James Clement Sharp.

John Cotton Brooks online

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good-by. He left America that afternoon,
cheerful and happy, feeling that the trip
would restore his health. His physician
had told him that he might live for
twenty years if he would take a com-
plete rest and travel leisurely. After
arriving in England he spent a number
of weeks in some of the smaller towns
and visited a few of the English cathe-
drals. From the little town of Ross he
sent two picture postals home to Spring-
field. Twenty years before he had visited
the same town, and after his return he
called one afternoon on a parishioner, the
wife of a gardener, who had originally


come from there. After all those twenty
years no reference was made to the place,
but he remembered his call that after-
noon, and sent the postals. On one he
wrote: "I have thought of you here in
this dear old town; spent afternoon at
Gloucester Cathedral," and on the other,
"For Auld Lang Syne, enjoying England
very much." The family to whom these
were sent was amazed at his remarkable
memory, but it was only an illustration
of his knowledge of his people and of his
interest in their lives.

Arriving at Paris the last of November,
he became rapidly worse from the illness
which for several years had been gradu-
ally sapping his strength. He was taken
to the private hospital of one of the most
skilled surgeons in Paris, and operated
upon. After the operation it was thought
that he would recover, and soon be able


to return to America. On hearing of
his illness some of his old friends in
Boston and Philadelphia desired to show
their appreciation of his work and de-
votion to the Church. Thirteen thou-
sand dollars were to be presented to him
as an expression of friendship for him-
self and his brother Phillips. As such,
it was a rather remarkable token. But
Mr. Brooks never lived to know of this
tribute from his old friends. A few
weeks later a cable message from Paris
from his nephew, Mr. Charles Dana
Gibson, said: "End came this morning
most peacefully." This was on January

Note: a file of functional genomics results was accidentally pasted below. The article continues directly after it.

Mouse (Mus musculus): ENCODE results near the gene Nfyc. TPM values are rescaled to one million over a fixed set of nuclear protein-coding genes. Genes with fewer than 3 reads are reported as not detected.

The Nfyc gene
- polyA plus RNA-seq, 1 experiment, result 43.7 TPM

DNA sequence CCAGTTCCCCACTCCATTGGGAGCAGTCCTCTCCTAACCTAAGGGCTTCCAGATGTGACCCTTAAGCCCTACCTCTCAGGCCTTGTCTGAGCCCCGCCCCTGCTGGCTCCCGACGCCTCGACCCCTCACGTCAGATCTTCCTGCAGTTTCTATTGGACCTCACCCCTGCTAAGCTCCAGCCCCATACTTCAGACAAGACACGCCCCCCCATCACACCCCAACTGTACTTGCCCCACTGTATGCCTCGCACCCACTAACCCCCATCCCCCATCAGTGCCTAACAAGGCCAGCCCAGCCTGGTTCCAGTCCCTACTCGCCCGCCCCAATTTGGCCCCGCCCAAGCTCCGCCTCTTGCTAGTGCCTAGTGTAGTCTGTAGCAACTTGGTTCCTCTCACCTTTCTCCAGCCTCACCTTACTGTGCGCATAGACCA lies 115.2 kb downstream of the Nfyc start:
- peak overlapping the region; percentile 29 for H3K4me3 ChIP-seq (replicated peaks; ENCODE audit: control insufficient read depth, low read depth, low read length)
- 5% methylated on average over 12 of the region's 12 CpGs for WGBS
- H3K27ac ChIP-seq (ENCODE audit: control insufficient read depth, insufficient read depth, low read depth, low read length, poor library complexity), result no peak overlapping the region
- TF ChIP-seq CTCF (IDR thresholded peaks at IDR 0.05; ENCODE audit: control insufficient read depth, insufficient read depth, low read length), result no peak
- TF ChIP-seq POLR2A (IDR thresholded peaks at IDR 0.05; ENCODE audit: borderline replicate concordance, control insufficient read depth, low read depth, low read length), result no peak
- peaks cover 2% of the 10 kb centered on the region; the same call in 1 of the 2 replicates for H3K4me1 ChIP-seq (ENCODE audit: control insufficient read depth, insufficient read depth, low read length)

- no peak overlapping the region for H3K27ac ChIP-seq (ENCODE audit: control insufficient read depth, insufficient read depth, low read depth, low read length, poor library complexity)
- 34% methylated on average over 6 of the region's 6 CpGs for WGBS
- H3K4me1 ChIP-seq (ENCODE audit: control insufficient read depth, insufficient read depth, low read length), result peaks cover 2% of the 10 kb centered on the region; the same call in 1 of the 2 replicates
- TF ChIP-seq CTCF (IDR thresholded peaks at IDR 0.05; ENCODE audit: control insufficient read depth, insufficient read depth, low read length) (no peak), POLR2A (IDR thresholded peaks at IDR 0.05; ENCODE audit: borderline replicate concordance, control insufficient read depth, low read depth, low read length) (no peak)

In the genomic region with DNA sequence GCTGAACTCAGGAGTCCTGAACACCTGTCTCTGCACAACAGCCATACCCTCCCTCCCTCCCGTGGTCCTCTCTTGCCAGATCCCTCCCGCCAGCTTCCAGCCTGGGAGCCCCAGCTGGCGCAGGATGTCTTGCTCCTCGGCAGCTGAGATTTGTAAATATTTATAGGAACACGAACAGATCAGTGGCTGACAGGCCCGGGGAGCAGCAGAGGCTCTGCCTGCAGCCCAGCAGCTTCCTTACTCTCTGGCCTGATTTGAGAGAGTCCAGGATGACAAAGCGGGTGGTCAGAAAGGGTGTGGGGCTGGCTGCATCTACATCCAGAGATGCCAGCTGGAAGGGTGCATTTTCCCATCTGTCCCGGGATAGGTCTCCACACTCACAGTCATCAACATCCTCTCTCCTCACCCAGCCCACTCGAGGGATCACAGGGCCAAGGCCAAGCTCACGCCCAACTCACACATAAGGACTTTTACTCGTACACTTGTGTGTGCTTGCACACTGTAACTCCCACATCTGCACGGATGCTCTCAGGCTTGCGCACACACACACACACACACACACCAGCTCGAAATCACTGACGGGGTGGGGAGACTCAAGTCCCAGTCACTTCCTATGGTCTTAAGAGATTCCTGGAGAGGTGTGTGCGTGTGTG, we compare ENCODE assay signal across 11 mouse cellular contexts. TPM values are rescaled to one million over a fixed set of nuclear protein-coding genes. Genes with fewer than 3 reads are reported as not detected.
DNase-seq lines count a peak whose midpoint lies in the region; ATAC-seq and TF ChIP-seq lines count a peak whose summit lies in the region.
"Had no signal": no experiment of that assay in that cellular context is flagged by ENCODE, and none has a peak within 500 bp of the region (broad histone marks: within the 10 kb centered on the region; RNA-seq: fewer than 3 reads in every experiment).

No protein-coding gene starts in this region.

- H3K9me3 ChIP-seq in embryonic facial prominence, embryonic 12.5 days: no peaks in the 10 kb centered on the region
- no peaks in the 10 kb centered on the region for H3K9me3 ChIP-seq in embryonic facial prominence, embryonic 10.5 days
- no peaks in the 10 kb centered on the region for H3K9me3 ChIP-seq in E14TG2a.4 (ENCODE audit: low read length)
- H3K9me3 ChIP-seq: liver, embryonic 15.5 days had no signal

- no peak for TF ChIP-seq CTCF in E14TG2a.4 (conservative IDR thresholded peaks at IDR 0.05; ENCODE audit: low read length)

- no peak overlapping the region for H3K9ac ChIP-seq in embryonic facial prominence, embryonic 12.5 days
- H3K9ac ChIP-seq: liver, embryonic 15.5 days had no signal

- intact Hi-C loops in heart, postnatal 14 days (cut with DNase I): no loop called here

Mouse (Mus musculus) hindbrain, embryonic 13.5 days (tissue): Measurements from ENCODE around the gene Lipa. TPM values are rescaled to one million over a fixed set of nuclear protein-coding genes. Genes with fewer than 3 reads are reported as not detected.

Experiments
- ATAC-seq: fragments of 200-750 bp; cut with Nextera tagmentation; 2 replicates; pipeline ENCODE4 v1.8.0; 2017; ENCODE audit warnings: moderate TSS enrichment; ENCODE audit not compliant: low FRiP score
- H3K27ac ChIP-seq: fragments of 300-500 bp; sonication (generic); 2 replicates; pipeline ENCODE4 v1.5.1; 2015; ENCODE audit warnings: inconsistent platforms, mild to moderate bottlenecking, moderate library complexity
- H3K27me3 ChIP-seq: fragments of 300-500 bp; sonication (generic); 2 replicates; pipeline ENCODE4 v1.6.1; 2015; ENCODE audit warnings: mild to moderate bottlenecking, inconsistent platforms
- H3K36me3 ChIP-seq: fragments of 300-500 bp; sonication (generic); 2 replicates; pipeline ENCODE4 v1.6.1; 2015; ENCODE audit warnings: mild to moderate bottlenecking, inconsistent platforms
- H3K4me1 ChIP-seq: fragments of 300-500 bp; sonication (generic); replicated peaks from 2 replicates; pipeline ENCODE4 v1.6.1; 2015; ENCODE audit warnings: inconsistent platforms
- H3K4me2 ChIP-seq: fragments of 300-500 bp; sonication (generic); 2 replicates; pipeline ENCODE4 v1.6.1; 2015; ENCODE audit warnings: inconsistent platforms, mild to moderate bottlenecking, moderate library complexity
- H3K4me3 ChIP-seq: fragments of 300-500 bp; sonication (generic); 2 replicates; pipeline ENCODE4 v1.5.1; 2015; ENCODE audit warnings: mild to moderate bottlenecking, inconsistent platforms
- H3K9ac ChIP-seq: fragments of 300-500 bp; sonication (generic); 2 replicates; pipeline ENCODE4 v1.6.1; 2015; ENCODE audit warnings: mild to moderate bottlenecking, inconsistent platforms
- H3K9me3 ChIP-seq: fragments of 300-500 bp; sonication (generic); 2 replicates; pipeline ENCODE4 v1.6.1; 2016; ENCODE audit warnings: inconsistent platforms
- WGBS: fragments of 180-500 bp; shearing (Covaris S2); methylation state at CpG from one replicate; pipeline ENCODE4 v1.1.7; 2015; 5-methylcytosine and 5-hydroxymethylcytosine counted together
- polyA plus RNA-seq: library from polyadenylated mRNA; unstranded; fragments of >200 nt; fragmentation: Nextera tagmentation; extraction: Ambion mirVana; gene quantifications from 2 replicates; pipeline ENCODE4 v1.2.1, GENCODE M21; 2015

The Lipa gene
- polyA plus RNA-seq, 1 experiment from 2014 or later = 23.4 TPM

3d, 1907.

When the news of his death reached
Springfield, many were the homes that
mourned his loss. "The story of these
years will be told so far as their bare
facts are concerned," one of the Spring-


field papers stated that day, "but the in-
spiration of John Brooks to young men
and women, and the strength his very
presence gave to those who really sought
to know him, that is a greater matter
of which scarce enough can be said." It
was true, the outward facts could be told,
but not the influence and inspiration
that he had made upon his people dur-
ing all those years. And beyond the re-
markable personal influence upon the
lives of his own, the people realized
that one of their leaders had gone. No
man had more closely in his heart the
interests of his city. He had helped to
establish and build up the philanthropic
and charitable institutions of Springfield ;
he had the power of awakening the pub-
lic conscience, and he had built up the
people's faith; he had succored and
comforted the needy and dying; he had


been Christ's faithful soldier and servant
unto his life's end ; he had fulfilled the
words of his brother, made over a quarter
of a century before, he was now Brooks
of Springfield in the highest and noblest

It was nearly a month later that his
body was brought to New York, where
it rested over night in the chancel of the
Church of the Incarnation, of which his
brother Arthur was once rector. The
funeral services were held in Christ
Church, Springfield, on January 23d.
The Rt. Rev. Alexander H. Vinton, D.D.,
his own Bishop, officiated, while the Rev.
Donald N. Alexander, the Rev. Henry
B. Washburn, the Rev. Edmund J. Cleve-
land, and the Rev. Thomas W. Nicker-
son, Jr., assisted in the service.

That night his body rested in the chan-
cel of Trinity Church, Boston, the church


of which his brother, Phillips Brooks,
had been for so many years the rector.
The following morning a little company
of his friends and members of his family
went to Mount Auburn, where, in the
family lot, beside his mother and father,
and four brothers, they laid him to rest.
Bishop McVickar of Rhode Island read
the service, and then they went away.

" Now the laborer's task is o'er ;

Now the battle day is past;
Now upon the farther shore

Lands the voyager at last.
Father, in Thy gracious keeping

Leave we now Thy servant sleeping."






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Online LibraryJames Clement SharpJohn Cotton Brooks → online text (page 7 of 7)